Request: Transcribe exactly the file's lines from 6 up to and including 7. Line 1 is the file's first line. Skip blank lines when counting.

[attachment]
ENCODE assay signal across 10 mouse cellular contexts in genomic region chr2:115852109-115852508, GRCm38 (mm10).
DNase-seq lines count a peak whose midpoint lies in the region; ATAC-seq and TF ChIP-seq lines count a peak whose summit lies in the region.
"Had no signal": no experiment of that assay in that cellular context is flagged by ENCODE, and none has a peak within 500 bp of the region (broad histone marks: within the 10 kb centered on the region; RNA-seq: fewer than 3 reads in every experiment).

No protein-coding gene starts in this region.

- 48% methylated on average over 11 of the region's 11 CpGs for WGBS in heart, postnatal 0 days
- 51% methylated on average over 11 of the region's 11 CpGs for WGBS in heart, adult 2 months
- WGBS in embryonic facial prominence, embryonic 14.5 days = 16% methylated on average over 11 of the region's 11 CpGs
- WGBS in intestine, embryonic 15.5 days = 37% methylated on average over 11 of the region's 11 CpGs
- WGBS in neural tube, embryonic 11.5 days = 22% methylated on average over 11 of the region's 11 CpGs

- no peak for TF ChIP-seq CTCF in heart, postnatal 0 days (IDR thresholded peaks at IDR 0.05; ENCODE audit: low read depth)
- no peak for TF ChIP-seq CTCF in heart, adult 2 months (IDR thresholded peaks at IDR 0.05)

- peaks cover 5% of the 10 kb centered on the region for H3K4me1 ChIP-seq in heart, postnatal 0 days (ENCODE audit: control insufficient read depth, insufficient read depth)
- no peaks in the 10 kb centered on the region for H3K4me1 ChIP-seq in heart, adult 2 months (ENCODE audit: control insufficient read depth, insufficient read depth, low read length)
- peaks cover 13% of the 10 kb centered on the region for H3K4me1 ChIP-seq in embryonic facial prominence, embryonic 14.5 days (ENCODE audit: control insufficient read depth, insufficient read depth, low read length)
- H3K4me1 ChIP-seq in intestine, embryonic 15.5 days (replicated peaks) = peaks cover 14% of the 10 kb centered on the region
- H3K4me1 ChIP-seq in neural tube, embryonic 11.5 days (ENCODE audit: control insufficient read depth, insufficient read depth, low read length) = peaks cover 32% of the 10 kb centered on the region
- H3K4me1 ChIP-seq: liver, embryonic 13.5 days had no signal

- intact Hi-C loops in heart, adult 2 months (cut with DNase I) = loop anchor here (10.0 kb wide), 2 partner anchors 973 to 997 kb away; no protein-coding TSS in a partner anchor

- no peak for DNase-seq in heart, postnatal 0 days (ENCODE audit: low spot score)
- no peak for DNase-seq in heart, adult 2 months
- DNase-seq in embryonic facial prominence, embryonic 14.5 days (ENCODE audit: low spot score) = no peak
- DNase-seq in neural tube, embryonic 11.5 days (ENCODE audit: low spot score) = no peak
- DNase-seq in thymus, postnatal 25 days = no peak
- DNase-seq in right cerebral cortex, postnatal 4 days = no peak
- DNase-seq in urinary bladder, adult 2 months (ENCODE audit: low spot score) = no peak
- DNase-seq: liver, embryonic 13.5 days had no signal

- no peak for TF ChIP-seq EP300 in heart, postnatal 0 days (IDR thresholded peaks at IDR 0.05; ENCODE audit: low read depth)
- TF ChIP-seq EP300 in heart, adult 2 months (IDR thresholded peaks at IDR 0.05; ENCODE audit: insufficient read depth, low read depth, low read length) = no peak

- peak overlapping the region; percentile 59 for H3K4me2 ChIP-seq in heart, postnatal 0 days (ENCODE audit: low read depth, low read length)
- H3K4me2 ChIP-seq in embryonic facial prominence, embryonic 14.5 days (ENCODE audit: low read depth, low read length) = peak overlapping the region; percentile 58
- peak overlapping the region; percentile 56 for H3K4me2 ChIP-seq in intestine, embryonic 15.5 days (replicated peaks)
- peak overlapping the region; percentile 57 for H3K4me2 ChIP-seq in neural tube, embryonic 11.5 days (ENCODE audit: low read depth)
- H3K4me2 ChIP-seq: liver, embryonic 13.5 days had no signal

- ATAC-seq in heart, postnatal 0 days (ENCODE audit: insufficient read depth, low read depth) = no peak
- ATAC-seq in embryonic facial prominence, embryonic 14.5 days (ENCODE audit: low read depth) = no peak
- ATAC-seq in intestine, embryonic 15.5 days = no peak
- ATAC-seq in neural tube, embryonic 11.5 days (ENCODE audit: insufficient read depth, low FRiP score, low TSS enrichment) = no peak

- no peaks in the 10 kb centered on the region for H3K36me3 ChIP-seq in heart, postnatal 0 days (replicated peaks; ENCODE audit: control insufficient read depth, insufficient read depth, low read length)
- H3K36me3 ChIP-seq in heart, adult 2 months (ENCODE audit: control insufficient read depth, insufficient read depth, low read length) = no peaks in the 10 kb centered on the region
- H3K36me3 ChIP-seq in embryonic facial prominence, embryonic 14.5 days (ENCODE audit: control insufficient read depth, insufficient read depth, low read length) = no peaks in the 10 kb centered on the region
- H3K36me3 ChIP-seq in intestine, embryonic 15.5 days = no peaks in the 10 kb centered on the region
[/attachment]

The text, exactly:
- 51% methylated on average over 11 of the region's 11 CpGs for WGBS in heart, adult 2 months
- WGBS in embryonic facial prominence, embryonic 14.5 days = 16% methylated on average over 11 of the region's 11 CpGs